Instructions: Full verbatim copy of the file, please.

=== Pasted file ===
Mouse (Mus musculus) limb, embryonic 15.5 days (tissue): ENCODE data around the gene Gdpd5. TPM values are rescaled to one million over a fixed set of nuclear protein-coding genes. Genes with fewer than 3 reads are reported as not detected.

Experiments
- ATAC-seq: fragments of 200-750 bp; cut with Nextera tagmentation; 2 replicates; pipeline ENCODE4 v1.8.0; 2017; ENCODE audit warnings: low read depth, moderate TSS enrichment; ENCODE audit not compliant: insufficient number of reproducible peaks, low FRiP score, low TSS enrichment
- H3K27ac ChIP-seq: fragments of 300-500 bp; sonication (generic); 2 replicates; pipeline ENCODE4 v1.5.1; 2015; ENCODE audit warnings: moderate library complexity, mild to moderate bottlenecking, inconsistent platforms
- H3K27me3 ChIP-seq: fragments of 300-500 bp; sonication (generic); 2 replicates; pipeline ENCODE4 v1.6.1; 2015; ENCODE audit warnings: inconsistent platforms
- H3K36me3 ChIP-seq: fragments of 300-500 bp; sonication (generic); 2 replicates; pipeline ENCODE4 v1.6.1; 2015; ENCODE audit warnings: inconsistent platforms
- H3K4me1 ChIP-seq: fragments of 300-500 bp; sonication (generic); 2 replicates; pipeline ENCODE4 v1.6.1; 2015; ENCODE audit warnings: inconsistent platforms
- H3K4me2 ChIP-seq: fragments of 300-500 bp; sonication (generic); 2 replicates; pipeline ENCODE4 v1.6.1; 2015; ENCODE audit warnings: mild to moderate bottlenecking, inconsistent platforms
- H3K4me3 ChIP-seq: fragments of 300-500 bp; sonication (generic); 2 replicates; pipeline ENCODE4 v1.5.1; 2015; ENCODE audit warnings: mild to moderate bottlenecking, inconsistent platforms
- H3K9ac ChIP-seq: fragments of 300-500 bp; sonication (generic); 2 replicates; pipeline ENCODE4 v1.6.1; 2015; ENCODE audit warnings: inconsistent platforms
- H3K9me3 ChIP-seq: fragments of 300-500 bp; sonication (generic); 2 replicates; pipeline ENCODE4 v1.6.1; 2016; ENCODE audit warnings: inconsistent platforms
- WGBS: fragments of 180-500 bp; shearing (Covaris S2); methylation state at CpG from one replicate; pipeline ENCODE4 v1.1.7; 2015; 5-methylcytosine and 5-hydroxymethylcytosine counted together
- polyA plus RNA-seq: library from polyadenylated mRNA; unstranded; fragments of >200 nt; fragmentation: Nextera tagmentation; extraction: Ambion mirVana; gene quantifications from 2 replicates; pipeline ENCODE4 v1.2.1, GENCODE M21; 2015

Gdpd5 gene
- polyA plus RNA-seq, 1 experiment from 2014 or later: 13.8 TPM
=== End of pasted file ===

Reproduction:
Mouse (Mus musculus) limb, embryonic 15.5 days (tissue): ENCODE data around the gene Gdpd5. TPM values are rescaled to one million over a fixed set of nuclear protein-coding genes. Genes with fewer than 3 reads are reported as not detected.

Experiments
- ATAC-seq: fragments of 200-750 bp; cut with Nextera tagmentation; 2 replicates; pipeline ENCODE4 v1.8.0; 2017; ENCODE audit warnings: low read depth, moderate TSS enrichment; ENCODE audit not compliant: insufficient number of reproducible peaks, low FRiP score, low TSS enrichment
- H3K27ac ChIP-seq: fragments of 300-500 bp; sonication (generic); 2 replicates; pipeline ENCODE4 v1.5.1; 2015; ENCODE audit warnings: moderate library complexity, mild to moderate bottlenecking, inconsistent platforms
- H3K27me3 ChIP-seq: fragments of 300-500 bp; sonication (generic); 2 replicates; pipeline ENCODE4 v1.6.1; 2015; ENCODE audit warnings: inconsistent platforms
- H3K36me3 ChIP-seq: fragments of 300-500 bp; sonication (generic); 2 replicates; pipeline ENCODE4 v1.6.1; 2015; ENCODE audit warnings: inconsistent platforms
- H3K4me1 ChIP-seq: fragments of 300-500 bp; sonication (generic); 2 replicates; pipeline ENCODE4 v1.6.1; 2015; ENCODE audit warnings: inconsistent platforms
- H3K4me2 ChIP-seq: fragments of 300-500 bp; sonication (generic); 2 replicates; pipeline ENCODE4 v1.6.1; 2015; ENCODE audit warnings: mild to moderate bottlenecking, inconsistent platforms
- H3K4me3 ChIP-seq: fragments of 300-500 bp; sonication (generic); 2 replicates; pipeline ENCODE4 v1.5.1; 2015; ENCODE audit warnings: mild to moderate bottlenecking, inconsistent platforms
- H3K9ac ChIP-seq: fragments of 300-500 bp; sonication (generic); 2 replicates; pipeline ENCODE4 v1.6.1; 2015; ENCODE audit warnings: inconsistent platforms
- H3K9me3 ChIP-seq: fragments of 300-500 bp; sonication (generic); 2 replicates; pipeline ENCODE4 v1.6.1; 2016; ENCODE audit warnings: inconsistent platforms
- WGBS: fragments of 180-500 bp; shearing (Covaris S2); methylation state at CpG from one replicate; pipeline ENCODE4 v1.1.7; 2015; 5-methylcytosine and 5-hydroxymethylcytosine counted together
- polyA plus RNA-seq: library from polyadenylated mRNA; unstranded; fragments of >200 nt; fragmentation: Nextera tagmentation; extraction: Ambion mirVana; gene quantifications from 2 replicates; pipeline ENCODE4 v1.2.1, GENCODE M21; 2015

Gdpd5 gene
- polyA plus RNA-seq, 1 experiment from 2014 or later: 13.8 TPM